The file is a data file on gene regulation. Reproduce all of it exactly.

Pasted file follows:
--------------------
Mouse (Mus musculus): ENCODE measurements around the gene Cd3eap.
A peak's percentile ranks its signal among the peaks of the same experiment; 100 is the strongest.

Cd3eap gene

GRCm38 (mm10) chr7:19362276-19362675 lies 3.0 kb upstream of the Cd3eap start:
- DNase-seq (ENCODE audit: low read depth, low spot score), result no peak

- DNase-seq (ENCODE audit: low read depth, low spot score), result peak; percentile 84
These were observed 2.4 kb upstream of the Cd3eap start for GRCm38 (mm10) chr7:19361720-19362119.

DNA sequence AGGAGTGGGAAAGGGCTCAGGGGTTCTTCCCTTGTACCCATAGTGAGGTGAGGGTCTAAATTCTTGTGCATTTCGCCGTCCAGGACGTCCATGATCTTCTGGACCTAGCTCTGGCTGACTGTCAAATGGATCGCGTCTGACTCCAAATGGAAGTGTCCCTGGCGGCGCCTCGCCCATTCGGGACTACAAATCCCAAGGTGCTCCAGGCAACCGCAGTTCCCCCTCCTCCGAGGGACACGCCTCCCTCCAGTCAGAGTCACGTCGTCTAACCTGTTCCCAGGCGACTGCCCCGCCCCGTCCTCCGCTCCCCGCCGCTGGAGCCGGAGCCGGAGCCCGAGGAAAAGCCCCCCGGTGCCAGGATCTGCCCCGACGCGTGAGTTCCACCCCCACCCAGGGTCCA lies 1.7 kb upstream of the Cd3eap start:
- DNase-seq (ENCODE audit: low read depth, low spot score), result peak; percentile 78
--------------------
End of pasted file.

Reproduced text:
Mouse (Mus musculus): ENCODE measurements around the gene Cd3eap.
A peak's percentile ranks its signal among the peaks of the same experiment; 100 is the strongest.

Cd3eap gene

GRCm38 (mm10) chr7:19362276-19362675 lies 3.0 kb upstream of the Cd3eap start:
- DNase-seq (ENCODE audit: low read depth, low spot score), result no peak

- DNase-seq (ENCODE audit: low read depth, low spot score), result peak; percentile 84
These were observed 2.4 kb upstream of the Cd3eap start for GRCm38 (mm10) chr7:19361720-19362119.

DNA sequence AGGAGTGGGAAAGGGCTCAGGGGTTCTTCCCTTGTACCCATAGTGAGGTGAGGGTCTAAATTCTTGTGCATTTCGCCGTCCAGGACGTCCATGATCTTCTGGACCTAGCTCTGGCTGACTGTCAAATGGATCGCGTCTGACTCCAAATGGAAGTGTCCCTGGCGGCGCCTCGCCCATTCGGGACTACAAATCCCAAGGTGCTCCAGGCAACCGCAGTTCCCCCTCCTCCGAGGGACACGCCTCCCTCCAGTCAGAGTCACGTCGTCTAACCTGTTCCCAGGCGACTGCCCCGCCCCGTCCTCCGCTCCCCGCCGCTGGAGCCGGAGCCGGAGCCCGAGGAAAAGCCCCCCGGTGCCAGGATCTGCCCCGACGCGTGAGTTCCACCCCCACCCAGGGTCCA lies 1.7 kb upstream of the Cd3eap start:
- DNase-seq (ENCODE audit: low read depth, low spot score), result peak; percentile 78